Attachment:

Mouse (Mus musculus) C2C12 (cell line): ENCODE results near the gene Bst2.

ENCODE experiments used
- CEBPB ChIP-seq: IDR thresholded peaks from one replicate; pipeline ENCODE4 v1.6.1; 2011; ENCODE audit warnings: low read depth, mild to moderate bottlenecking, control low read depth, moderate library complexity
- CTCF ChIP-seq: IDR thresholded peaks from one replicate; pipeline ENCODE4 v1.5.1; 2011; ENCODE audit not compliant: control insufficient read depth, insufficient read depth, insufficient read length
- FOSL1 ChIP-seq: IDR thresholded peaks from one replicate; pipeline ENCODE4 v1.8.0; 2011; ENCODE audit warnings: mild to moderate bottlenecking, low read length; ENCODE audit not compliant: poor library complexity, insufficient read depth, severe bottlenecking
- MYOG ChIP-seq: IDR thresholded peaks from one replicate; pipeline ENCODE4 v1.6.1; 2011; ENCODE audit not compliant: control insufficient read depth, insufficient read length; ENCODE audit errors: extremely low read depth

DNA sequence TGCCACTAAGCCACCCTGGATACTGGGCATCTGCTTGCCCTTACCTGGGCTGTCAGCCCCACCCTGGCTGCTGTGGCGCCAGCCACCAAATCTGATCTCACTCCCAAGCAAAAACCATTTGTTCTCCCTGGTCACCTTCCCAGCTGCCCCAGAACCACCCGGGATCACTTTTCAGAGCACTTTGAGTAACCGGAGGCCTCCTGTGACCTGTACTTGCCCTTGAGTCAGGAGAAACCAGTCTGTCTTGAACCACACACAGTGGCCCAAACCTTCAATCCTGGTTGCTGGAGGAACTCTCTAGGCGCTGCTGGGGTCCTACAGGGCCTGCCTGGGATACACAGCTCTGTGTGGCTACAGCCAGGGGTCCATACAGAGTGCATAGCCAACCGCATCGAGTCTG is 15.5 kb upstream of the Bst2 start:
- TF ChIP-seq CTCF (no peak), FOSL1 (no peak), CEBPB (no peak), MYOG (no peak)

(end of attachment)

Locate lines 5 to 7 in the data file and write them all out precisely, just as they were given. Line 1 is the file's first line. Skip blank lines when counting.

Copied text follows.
- FOSL1 ChIP-seq: IDR thresholded peaks from one replicate; pipeline ENCODE4 v1.8.0; 2011; ENCODE audit warnings: mild to moderate bottlenecking, low read length; ENCODE audit not compliant: poor library complexity, insufficient read depth, severe bottlenecking
- MYOG ChIP-seq: IDR thresholded peaks from one replicate; pipeline ENCODE4 v1.6.1; 2011; ENCODE audit not compliant: control insufficient read depth, insufficient read length; ENCODE audit errors: extremely low read depth

DNA sequence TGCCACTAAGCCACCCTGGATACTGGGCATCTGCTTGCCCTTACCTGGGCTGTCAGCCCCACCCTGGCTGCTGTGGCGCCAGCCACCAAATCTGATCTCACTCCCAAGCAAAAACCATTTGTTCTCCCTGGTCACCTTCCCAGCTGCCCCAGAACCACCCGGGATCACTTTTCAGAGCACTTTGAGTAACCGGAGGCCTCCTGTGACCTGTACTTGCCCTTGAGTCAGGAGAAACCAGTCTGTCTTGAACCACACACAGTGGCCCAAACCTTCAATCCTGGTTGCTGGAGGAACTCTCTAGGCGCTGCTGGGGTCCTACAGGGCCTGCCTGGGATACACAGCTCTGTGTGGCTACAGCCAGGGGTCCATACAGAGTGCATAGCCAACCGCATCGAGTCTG is 15.5 kb upstream of the Bst2 start: